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Papers reveal Synopsys, Cadence research projects

Posted: 28 Jun 2002 ?? ?Print Version ?Bookmark and Share

Keywords:EDA software? Synopsys? formal verification? Design Automation Conference? FPGA?

Innovation is alive and well at the two largest EDA software suppliers, with Synopsys Inc. moving ahead in formal verification, test and synthesis, and Cadence Design Systems Inc. breaking new ground in timing analysis, asynchronous design and model reduction, according to technical research papers presented at the 39th Design Automation Conference (DAC) earlier this month.

As is common with research papers, it's not known when, or whether, the described technologies will become part of a commercial EDA offering.

One Synopsys paper showed some new thinking in the application of combinational equivalency checkers to sequential designs. It described a heuristic algorithm that uses automatic test pattern generation for matching "compare points" based on the functionality of combination blocks in sequential designs. The authors claimed that experiments on seven industrial circuits proved the method on designs of up to hundreds of thousands of gates.

In another paper, Synopsys authors described four new Boolean satisfiability (SAT) optimization techniques: partial clauses, back-leaps, immediate implications and local decisions. SAT solvers are widely used in formal equivalency checkers and property checkers. The authors claimed the new techniques outperform existing methods by 1.5 to 60 times.

An author from Synopsys' Advanced Technology Group contributed to a paper on symbolic simulation. It discussed special constructs that require unique treatment in symbolic simulation, such as arrays, and presented an array model for symbolic simulation that handles those constructs for regular structures such as FPGAs and memories.

Four Synopsys authors presented a new approach to logic built-in self-test. They proposed an "interval-based scan-unload method" that is said to resolve the fault-diagnostic challenges typically attributed to BIST. The method is said to provide diagnosis resolution down to gate-level faults, with minimal hardware overhead.

Delay-fault testing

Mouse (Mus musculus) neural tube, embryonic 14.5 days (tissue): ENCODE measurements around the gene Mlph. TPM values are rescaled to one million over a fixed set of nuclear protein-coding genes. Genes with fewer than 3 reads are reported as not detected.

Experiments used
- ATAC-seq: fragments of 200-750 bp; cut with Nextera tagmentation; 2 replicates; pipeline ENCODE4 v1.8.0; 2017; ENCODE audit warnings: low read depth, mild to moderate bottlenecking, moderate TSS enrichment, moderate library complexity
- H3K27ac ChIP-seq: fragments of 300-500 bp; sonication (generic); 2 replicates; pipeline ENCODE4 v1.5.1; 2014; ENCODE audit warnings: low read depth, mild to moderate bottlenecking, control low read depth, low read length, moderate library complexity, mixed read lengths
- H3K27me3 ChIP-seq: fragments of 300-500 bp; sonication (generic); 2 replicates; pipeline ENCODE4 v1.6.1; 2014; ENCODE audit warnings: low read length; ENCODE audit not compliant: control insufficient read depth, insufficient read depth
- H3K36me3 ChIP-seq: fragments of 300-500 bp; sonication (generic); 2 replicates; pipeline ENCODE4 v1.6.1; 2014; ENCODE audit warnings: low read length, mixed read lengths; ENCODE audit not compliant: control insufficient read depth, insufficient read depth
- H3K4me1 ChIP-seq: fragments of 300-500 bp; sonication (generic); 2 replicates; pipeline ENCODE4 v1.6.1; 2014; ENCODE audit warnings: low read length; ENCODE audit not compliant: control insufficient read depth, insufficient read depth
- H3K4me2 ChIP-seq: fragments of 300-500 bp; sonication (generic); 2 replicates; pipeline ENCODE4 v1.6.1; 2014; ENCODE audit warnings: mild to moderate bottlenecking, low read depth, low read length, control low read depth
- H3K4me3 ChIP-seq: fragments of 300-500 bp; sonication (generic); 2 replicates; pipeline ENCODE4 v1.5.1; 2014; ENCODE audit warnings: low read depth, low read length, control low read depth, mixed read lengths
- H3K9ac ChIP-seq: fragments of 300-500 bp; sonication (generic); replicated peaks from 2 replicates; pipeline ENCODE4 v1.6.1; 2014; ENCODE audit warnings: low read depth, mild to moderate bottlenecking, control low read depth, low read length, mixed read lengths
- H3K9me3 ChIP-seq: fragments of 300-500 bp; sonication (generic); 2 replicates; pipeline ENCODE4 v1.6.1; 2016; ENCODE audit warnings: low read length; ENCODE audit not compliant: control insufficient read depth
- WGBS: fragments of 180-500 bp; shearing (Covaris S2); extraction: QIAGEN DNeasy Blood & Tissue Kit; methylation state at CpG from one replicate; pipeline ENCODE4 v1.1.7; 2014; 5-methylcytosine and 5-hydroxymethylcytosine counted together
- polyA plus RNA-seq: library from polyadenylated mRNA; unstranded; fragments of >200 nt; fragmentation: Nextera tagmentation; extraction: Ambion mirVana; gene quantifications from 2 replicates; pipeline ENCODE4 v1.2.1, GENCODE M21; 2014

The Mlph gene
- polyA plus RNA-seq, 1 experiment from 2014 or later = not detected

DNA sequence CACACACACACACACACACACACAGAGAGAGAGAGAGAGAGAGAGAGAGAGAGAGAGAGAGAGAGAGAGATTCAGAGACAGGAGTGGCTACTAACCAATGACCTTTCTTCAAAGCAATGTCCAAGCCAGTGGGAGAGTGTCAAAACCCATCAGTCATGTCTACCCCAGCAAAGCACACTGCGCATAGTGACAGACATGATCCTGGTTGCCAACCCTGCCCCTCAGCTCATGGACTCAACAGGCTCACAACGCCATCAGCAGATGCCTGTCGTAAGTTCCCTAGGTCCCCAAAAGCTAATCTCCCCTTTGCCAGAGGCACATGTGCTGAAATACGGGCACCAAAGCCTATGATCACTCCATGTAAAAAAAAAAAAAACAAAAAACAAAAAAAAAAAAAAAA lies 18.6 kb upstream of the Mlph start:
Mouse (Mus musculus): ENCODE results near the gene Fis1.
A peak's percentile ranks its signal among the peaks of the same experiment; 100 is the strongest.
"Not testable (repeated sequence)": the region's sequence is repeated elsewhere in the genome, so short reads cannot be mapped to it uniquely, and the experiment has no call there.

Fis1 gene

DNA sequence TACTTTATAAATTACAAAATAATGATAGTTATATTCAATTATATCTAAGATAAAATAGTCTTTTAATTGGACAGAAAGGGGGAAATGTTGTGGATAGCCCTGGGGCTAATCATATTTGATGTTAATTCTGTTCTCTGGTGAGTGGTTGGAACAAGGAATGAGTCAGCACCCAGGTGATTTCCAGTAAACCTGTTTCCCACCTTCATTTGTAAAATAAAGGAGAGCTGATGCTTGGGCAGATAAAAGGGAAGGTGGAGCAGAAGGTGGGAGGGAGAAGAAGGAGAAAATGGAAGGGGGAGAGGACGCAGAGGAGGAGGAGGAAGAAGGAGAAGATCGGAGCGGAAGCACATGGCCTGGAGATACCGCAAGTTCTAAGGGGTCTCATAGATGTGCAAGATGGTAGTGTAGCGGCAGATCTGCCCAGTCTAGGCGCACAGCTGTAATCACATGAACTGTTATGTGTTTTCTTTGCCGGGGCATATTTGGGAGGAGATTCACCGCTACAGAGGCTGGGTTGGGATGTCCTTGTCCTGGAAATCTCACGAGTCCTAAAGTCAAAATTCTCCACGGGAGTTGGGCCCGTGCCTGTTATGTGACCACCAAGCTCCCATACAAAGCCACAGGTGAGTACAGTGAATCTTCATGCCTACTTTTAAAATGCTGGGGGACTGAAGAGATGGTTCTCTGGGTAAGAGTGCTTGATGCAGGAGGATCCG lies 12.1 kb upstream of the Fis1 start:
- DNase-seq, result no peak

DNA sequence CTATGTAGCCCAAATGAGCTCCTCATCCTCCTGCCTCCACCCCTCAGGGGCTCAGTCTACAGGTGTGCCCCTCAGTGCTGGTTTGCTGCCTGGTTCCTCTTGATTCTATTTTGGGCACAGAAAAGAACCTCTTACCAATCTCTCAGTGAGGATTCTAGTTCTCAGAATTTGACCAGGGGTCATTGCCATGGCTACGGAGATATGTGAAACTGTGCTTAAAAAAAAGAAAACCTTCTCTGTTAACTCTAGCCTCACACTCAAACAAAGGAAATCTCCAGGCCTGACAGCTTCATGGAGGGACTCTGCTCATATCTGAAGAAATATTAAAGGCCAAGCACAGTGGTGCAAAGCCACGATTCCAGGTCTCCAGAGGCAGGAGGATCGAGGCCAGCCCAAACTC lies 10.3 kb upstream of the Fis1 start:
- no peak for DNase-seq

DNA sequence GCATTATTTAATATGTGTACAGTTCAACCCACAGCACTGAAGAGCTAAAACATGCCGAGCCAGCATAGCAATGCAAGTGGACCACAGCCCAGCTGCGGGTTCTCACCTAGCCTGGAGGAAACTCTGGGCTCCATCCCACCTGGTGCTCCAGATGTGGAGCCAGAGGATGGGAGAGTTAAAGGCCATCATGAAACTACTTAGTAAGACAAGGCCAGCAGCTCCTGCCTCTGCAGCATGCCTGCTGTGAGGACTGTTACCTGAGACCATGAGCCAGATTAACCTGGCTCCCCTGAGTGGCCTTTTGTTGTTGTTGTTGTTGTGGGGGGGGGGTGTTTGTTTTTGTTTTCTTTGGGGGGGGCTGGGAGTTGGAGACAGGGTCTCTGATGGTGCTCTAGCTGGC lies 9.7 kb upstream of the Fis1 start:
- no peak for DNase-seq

Synopsys authors contributed to another paper that outlined a new method for enhancing delay-fault testing by using multiple clock frequencies. It suggested that using a carefully selected clock, combined with a second set of ac delay patterns, can enhance the overall quality of tests.

A Synopsys co-author contributed to a paper that suggested a new algorithm for memory allocation and assignment in high-level synthesis. The approach promises to expand the range of possible, and practical, memory configurations. Another Synopsys researcher co-authored a paper on task scheduling and voltage selection for power minimization. It outlined a two-phase approach to help designers execute tasks at low voltage levels, across a range of system configurations.

One Synopsys paper described an efficient routing database that's claimed to handle designs with up to 370 nets flat using an interval-based approach. But the paper was written before Synopsys acquired Avanti Corp.'s Milkyway database.

Two Synopsys papers were of a more tutorial nature. One described the interface logic models and extended timing models used by the PrimeTime timing analyzer, with experimental results. In another, Synopsys teamed up with 0-In Design Automation Inc. and Broadcom Corp. to describe an RTL C-based design methodology.

Cadence authors, meanwhile, presented a new approach to timing models that's said to provide up to twofold capacity improvements. The approach generates a gray-box timing model from a gate-level netlist by reducing a timing graph. It is claimed to support arbitrary levels of latch-time borrowing as well as timing constraints that span multiple blocks.

Cadence teamed up with design services firm Reshape Inc. to present a design flow for asynchronous circuits that is based entirely on commercial EDA tools. It generates null convention logic circuits that are faster than equivalent synchronous circuits but consume more area.

In a paper that won one of several DAC 2002 "best paper" awards, a Cadence co-author helped present a new approach to model order reduction for physical verification tools. A new family of algorithms promises to compute passive, reduced-order models of controllable accuracy for state-space systems with arbitrary internal structures. Another Cadence paper presented new research in time-domain RF analysis, suggesting a hybrid "frequency time" approach that can handle distributed RF components in steady-state, time-dependent simulations.

Other EDA vendors that contributed to DAC technical papers included Lisatek; Mentor Graphics; Prover Technology; Silicon Perspective, which was recently acquired by Cadence; and Virage Logic. Portions of the DAC proceedings are available online.

? Richard Goering

EE Times





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